Create anonymous types in results (recipe 16-4)







Work with multiple data sources in queries (recipes 16-6, 16-7, ad 16-8)







Grouping, sorting, comparing, and aggregating data (recipes 16-9 through to 1612)







Sharing interim results across query clauses (recipe 16-13)







Extending LINQ with custom extension methods (recipe 16-14)







Converting LINQ results into other types (recipe 16-15)



16-1. Perform a Simple LINQ Query

Problem

You need to select all items from a collection, database, or XML document.



749



www.it-ebooks.info



CHAPTER 16 ■ USING LINQ



Solution

Use the from and select keywords.



How It Works

The most basic LINQ query selects all of the items contained in a data source. The most powerful aspect

of LINQ is that you can apply the same query approach to any data source and get consistent,

predictable results. Microsoft has embedded LINQ support throughout the .NET Framework so that you

can use arrays, collections, XML documents and databases in the same way.

To select all of the items in a data source is a simple two-step process

1.



Start a new LINQ query using the from keyword, providing an element variable

name that you will use to refer to elements that LINQ finds (for example, from

e in datasource).



2.



Indicate what will be added to the result set from each matching element using

the select keyword.



For the basic “select all” query used in this recipe, we simply define the element variable name in

the first step and use it as the basis for the second step, as follows:

IEnumerable myEnum = from e in datasource select e;

The type that you use for the datasource reference must implement the System.Collections.

Generic.IEnumerable<> interface. If you are using an array or a generic collection, then you can simply

use the references to your instance as the data source because arrays and all standard generic collections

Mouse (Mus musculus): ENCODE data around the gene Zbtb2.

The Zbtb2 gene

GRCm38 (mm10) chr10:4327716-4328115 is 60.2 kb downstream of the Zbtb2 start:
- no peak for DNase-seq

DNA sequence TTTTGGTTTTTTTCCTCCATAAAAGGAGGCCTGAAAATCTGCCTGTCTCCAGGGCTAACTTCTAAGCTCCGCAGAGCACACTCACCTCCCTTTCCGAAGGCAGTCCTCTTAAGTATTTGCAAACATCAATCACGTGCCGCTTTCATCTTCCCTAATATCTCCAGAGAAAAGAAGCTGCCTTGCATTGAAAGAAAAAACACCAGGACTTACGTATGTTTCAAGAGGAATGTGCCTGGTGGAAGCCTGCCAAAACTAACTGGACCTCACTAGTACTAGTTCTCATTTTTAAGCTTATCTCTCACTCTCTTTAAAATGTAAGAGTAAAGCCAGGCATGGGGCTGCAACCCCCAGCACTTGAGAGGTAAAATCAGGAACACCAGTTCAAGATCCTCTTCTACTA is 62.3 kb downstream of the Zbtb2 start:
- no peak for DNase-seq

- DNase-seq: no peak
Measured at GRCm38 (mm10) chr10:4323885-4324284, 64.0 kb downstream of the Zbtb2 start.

implement IEnumerable<>, as follows:

IEnumerable myEnum = from e in myarray select e;

IEnumerable myEnum = from e in mycollection select e;

If you are using an XML tree, you can get an IEnumerable from the root XElement by calling the

Elements method; and for a DataTable, you can get an IEnumerable by calling the AsEnumerable method,

as follows:

IEnumerable myEnum = from e in root.Elements() select e;

IEnumerable myEnum = from e in table.AsEnumerable() select e;

Notice that the generic type of the result is dependent on the data source. For an array or collection,

the result will be an IEnumerable of the data contained in the array—string for string[] and

IList, for example. LINQ queries of DataTables return an IEnumerable, and queries of

an XML tree return IEnumerable.

If you want to select a value contained within a data source element (for example, if myType had a

property called Name that returned a string), then you simply specify the value you want after the select

keyword—for example:

IEnumerable myEnum = from e in datasource select e.Name;



750



www.it-ebooks.info



Tài liệu bạn tìm kiếm đã sẵn sàng tải về

15-9. Share Data Between Tasks

Tải bản đầy đủ ngay(0 tr)

×